Draft and Mastery Part I: Lippmann and Muckraking

The issues that we face are very different from those of the last century and a half.  The difference, I think, might be summed up roughly this way: those who went before inherited a conservatism and overthrew it; we inherit freedom, and have to use it…the rock of ages, in brief, has been blasted for us (Drift and Mastery, xvii).

Lippmann’s first chapter about the rise of muckraking sets the stage for the arguments he advances throughout Drift and Mastery.  By asking why muckrakers achieved so much credibility, why they remained popular, and what this expressed about their audience, Lippmann is able to probe the reform-minded psychology of America in the early 20th century. 

Why all this has happened: why there are new standards for business men, why the nature of property is altered, why the workers and the purchasers are making new demands, — all this muckraking never made very clear. It was itself considerably more of an effect than a sign of leadership. It expressed a change, and consequently it is impossible to say that muckraking was either progressive or reactionary in its tendency (25).

Lippmann notes that muckraking would not have been so successful without widespread interest.  Without the sale of the newspapers headlined by the exposés of Tarbell, Steffens, Sinclair and many more, muckraking as a journalistic endeavor would most likely have quickly disappeared.  However, Lippmann notes that these stories were extremely popular and promoted their authors to fame.  The often shocking accounts written by the muckrakers were exactly what the audience in America wanted to hear, but why was this so?  This question is especially interesting to Lippmann because in his view corruption had been rampant in every business for years, while attracting little notice.  Why suddenly was it on society’s radar?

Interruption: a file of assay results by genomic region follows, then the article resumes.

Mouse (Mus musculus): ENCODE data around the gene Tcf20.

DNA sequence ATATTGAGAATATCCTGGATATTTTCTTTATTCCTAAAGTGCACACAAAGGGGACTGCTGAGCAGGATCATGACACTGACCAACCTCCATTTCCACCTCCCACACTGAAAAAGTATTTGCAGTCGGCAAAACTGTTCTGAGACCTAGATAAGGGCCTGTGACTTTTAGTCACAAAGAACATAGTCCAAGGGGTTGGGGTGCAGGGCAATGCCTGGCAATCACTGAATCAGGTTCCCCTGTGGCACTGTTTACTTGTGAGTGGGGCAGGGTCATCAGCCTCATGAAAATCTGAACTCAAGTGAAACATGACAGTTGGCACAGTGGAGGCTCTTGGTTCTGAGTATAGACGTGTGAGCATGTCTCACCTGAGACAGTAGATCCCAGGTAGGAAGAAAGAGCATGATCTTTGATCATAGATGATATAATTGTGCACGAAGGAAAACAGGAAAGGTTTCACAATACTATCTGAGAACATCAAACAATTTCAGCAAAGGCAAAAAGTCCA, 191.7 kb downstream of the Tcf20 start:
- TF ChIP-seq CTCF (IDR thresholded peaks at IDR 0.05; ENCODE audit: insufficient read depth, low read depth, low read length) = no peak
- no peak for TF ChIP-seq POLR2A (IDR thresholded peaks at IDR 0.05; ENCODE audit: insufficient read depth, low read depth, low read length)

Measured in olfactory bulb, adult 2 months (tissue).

For the average American will condemn in an alderman what in his partner he would consider reason for opening a bottle of champagne. In literal truth the politician is attacked for displaying the morality of his constituents. You might if you didn’t understand the current revolution, consider that hypocrisy. It isn’t: it is one of the hopeful signs of the age. For it means that unconsciously men regard some of the interests of life as too important for the intrusion of commercial ethics (16).

In essence, Lippmann argues that America in his era was reform-minded and thus interested in creating a more just and productive society.  Before, business was considered the supreme pursuit.  Now Lippmann cites the rising power of the consumer, the worker, and women as evidence that, “there is in everyday life a widespread rebellion against the profit motive” (30).  In order for citizens to wrest power away from “economic tyranny”, Lippmann predicts that they will use the power of the government to make big business accountable to the public.  One of the first steps in this process is for society’s consciousness to be awakened to the task, a function Lippmann attributes to the muckrakers.  As the argument develops later in the book, one realizes that the popularity of their stories was a testament to the new dialectics of societal attitudes about business, government, progressivism, and conservatism in American life.  In a sense, it reflected new conversations taking place in response to exponential industrial growth and change at the turn of the century.


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